Herman Cain’s Retirement Proposal

Herman Cain has been busy lately touting his 9-9-9 tax plan, which I wrote about on Monday. He has countered criticisms that his plan is regressive by noting that the current 15.3% payroll tax (which applies to the first $106,800 of income) would be abolished—lowering the tax burden for the working class.

This analysis leaves many questions, the most important of which is the issue of paying for Social Security and Medicare—which the payroll tax currently funds. Mr. Cain’s apparent solution to this problem would be to gradually move away from Social Security towards the Chilean model where employers contribute a portion of their payroll to a private account. But this change would not solve the problems with the program.
In September, Mr. Cain had this to say about his proposed retirement system:

I believe in the Chilean model, where you give a personal retirement account option so we can move this aside from an entitlement society to an empowerment society. Chile had a broken system the way we did 30 years ago. A worker was paying 28 cents on a dollar into a broken system. They finally awakened and put in a system where the younger workers could—could have a choice—novel idea. Give them a choice with an account with their name on it and over time we would eliminate the current broken system that we have.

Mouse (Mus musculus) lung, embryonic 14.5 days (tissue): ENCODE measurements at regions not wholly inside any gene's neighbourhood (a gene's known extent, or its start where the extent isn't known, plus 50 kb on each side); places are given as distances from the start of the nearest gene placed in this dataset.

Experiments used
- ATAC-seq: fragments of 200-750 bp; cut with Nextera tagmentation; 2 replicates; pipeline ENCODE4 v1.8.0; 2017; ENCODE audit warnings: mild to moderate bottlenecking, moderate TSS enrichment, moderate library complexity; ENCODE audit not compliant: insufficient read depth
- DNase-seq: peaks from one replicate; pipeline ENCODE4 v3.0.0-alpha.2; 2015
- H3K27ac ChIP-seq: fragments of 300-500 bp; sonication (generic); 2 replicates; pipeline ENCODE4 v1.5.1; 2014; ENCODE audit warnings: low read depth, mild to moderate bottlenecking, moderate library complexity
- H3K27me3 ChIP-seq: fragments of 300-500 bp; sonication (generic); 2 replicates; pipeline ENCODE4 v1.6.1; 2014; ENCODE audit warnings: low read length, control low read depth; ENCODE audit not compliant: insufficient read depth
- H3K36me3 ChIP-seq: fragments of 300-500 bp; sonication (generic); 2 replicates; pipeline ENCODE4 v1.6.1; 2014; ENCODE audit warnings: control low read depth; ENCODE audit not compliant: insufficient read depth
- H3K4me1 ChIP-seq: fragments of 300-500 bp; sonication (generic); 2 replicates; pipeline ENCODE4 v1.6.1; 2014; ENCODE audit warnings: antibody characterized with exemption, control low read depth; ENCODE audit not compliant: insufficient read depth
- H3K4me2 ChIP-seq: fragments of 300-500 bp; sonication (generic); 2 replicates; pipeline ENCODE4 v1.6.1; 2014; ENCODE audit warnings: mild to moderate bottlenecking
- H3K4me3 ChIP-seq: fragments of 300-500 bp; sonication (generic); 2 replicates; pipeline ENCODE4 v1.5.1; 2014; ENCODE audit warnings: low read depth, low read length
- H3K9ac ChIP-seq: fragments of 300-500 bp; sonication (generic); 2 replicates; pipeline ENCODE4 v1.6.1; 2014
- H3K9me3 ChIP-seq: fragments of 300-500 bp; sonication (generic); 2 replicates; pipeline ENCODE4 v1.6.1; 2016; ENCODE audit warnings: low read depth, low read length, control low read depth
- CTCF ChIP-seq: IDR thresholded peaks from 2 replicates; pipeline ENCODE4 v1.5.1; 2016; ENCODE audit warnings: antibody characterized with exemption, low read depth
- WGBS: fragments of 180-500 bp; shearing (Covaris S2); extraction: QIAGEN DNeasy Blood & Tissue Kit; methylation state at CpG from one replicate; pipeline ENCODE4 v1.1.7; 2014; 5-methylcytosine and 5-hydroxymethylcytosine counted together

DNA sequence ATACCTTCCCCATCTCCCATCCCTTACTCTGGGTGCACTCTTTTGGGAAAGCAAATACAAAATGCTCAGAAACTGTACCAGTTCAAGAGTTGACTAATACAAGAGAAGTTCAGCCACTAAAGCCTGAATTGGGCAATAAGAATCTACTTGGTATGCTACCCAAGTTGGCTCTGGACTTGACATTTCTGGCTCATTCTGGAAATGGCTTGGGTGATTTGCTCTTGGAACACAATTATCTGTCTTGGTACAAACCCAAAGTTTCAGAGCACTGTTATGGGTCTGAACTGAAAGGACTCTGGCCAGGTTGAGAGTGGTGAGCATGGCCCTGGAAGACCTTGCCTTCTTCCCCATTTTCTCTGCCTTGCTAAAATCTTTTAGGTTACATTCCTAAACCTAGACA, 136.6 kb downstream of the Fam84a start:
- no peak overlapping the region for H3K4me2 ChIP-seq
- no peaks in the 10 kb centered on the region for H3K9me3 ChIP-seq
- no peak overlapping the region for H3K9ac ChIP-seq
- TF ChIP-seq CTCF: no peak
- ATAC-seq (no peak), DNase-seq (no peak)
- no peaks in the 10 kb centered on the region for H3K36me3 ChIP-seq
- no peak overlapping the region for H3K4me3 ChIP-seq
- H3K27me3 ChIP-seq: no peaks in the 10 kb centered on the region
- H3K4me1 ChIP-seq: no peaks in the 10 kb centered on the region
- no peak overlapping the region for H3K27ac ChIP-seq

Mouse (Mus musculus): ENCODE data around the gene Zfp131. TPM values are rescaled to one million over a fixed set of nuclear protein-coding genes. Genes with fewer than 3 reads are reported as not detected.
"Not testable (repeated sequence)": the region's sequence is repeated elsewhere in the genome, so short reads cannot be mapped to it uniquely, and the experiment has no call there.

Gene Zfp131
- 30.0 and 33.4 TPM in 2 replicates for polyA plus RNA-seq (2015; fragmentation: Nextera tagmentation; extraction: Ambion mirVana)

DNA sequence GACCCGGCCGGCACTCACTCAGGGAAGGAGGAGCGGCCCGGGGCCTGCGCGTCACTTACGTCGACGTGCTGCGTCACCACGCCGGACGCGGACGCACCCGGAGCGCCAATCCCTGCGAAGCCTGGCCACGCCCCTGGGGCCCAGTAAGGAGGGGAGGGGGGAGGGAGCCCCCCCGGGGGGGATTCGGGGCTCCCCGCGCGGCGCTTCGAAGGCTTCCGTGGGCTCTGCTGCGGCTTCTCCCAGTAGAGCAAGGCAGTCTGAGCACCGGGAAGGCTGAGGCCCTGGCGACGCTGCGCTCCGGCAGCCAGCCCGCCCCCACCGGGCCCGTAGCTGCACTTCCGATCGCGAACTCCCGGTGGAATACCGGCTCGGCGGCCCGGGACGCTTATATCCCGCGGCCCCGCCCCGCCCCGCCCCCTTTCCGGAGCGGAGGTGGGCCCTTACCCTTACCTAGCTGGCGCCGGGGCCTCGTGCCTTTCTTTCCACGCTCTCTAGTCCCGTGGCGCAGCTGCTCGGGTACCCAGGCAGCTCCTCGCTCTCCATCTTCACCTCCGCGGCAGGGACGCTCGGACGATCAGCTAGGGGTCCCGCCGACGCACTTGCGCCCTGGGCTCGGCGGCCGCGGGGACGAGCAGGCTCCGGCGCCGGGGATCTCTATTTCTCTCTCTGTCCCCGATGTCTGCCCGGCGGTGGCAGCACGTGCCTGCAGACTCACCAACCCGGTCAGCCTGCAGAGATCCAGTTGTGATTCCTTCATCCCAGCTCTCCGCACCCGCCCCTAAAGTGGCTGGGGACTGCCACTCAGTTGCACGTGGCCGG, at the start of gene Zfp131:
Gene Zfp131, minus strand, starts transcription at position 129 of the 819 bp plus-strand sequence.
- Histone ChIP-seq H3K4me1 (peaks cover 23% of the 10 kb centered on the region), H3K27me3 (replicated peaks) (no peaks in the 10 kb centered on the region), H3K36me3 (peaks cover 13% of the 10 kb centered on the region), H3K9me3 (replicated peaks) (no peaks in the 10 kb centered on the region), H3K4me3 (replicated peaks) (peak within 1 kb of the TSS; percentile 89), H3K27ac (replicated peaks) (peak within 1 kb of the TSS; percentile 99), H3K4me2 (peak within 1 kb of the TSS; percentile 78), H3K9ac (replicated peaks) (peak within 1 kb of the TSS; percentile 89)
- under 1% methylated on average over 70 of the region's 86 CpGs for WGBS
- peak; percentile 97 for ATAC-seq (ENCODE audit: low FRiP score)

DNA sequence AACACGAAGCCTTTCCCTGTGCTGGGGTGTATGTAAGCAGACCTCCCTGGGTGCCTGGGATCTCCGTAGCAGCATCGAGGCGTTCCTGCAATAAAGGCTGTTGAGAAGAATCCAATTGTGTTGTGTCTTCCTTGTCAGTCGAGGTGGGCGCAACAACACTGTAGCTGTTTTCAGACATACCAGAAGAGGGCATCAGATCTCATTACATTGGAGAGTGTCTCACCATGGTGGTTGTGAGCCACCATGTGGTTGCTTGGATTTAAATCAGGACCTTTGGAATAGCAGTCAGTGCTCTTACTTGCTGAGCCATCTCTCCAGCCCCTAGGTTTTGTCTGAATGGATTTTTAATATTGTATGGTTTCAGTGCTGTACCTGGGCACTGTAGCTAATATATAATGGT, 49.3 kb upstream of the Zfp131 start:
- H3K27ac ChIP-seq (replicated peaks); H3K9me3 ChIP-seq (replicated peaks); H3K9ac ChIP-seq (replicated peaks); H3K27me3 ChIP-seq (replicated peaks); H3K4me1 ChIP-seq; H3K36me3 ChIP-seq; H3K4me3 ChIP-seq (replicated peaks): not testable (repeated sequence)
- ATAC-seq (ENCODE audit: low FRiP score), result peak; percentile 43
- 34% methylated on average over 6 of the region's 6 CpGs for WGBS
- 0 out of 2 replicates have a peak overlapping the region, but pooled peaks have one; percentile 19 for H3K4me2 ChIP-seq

First of all, Mr. Cain gets a few details wrong about the Chilean system. In Chile, employees must contribute a portion of their earnings to these private accounts—there is nothing optional about the system. Also, Chile still spends significant public money on retirement: more than 2/3 of Chileans receive public support of some kind during their retirement.
More critically, Herman Cain’s plan does not address the actuarial shortfall in Social Security, which is currently estimated as $5 trillion of present value over the next 75 years. In his proposal, individuals would contribute to an account that would finance their own retirement. Who then would finance the monthly SS checks due to those already retired and about to retire? In 2010, the annual benefit payments for Social Security began to exceed its annual inflows for the first time.
Current benefits to those in retirement or about to retire will not be cut—that is a simple political reality. But simply adding these unfunded benefits to the deficit would be dangerous; it would increase the yearly deficit to more than 10% of GDP, which would be worse than the deficit in Greece.
Of course, Chile dealt with this problem simply. Their dictatorial regime paid the transition costs through fiscal austerity deeper than any mainstream American voice would advocate, and by selling off some nationalized industries. These are not practical options for the United States.
Instead, to reform Social Security, we need to keep its source of funding—the payroll tax—and modestly reduce the growth in benefits for wealthier individuals, as I proposed in 2005. By contrast, Mr. Cain’s plan would dramatically increase the short-term deficit while failing to address the cause of the shortfall.